Addressing the ‘right to mine’ crypto
Before New York passed its first-in-the-nation cryptocurrency mining moratorium last year, the mining industry was spoiled with zero regulations and oversight. But the tides are turning. Now, after the Biden administration recommended more regulations and Sen. Ed Markey (D-Mass.)introduced a bill to crack down on the industry’s massive energy use, the industry seems spooked — and is retaliating, tripling its spending on Capitol Hill lobbyists. Some groups are tripling down on Capitol Hill, pushing “Right to Mine” bills in states across the country. These bills, with purported bans on localities enacting zoning and noise ordinances for proof-of-work cryptocurrency mining operations, will squash or at the very least severely chill communities’ rights to govern and protect themselves against for-profit interests. They give big businesses (most crypto mining companies are well-capitalized) the “right” to mine crypto, even over your right to clean water and air, a quiet home and a livable climate.
Many people imagine cryptocurrency miners as regular people at home, mining Bitcoin on their laptops. But that kind of mining is only a small minority, because the more computational power you have, the more Bitcoin you can earn, and mining requires more and more energy over time. Now, mining is profitable primarily for large companies with the means to warehouse tens of thousands of specialty high-powered computers and run them all day, every day.
According to a 2021 paper from the National Bureau of Economic Research, 90 percent of all Bitcoin mined goes to only the top 10 percent of miners, and just .1 percent — about 50 miners — control half of all mining capacity. Make no mistake, Right to Mine bills are designed to protect large, for-profit interests, at the expense of local communities.
With thousands of machines running at once, cryptocurrency mining isn’t just a loud annoyance, which neighbors of a mining facility in Limestone, Tenn., described as sounding “like a jet engine idling on a nearby tarmac.” Neighbors of a cryptocurrency mining facility in Cherokee County, N.C., described the noise as “like living on top of Niagara Falls,” and near Niagara Falls itself, locals complained that the local cryptocurrency mining operation literally drowned out the sound of the falls. There, they won a zoning ordinance — the kind of community self-protection that could be illegal under a state’s Right to Mine law.
Right to Mine bills also appear to seek to shield miners from fair electricity rates on cryptocurrency miners — even though cryptocurrency mining operations often end up costing others who are unlucky enough to share its energy utility. Because these facilities are so energy intensive, they can demand new transmission and distribution lines, infrastructure upgrades, and more. For example, in Paducah, Kentucky, Blockware Mining received $12.7 million in transmission upgrades, raising regular utility customers’ bills to help pay for the upgrades. It’s also common for a cryptocurrency mining operation to just up and leave, sticking locals with the bag. In Washington, a cryptocurrency mining operation that went bankrupt in 2018 left locals to cover its $700,000 in unpaid utility bills. It’s a net negative for these communities, especially because cryptocurrency mining operations are notorious for promising economic development and new jobs without usually delivering.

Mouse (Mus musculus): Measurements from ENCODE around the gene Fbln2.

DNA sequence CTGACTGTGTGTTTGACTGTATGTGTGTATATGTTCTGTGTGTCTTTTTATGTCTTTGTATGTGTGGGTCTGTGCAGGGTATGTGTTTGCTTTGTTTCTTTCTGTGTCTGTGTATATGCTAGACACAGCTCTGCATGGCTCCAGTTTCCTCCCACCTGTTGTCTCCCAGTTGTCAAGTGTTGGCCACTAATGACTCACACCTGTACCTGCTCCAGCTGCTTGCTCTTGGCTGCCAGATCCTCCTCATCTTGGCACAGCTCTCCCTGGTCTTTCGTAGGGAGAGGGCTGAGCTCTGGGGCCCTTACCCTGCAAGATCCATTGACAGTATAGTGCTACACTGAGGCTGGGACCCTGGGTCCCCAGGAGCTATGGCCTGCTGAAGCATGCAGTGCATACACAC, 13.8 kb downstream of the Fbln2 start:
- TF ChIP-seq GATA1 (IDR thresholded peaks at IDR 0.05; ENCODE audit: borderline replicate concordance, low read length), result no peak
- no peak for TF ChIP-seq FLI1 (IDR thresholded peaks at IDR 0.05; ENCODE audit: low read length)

The cryptocurrency mining industry also wants you to believe that it’s cleaning up electric grids and doing everything it can to fight climate change. Don’t fall for it. Cryptocurrency miners appear to seek out the cheapest energy they can find, wherever they can find it, regardless of how dirty it is. In Missouri, House Bill 764, currently making its way through the state legislature, would increase electricity use in a coal-dominated grid, slowing the state’s transition to clean energy. Montana is similarly coal-dominated, and the Right to Mine bill that recently passed the state Senate there could prevent more local governments from adopting helpful regulations like the ones in Missoula County designed to protect the local community and environment against mining’s negative impacts. Mississippi — another state where a Right to Mine bill recently passed the Senate — has a fracked gas dominated grid. All of these states are moving legislation that will increase the U.S.’s carbon footprint at a time when we need to be laser-focused on reducing it wherever we can.
The kicker? Cryptocurrency doesn’t have to come at the expense of our environment. Proof-of-work cryptocurrency mining is far from the only way to validate cryptocurrencies — other methodologies do not have exorbitant energy demands, nor the other environmental impacts. So, it’s entirely possible for policymakers to be pro-crypto and pro-business without being anti-community and anti-local governance. In fact, the local business community in upstate New York pushed for the cryptocurrency mining moratorium, because the negative impacts of mining threatens their rural, agricultural livelihoods. The federal government cannot shy away from regulating this industry, and states looking to do the same should see Washington state as a model, where House Bill 1416 will apply clean energy standards to cryptocurrency miners. Or of course, the cryptocurrency mining moratorium in New York. We can have it all — but not if Right to Mine bills become law.
Liz Moran is a policy advocate based in the Northeast Office for Earthjustice, working toward policies to combat the climate crisis, protect water quality, keep public health and the environment safe from toxic chemicals, as well as to create more sustainable food and farming practices.
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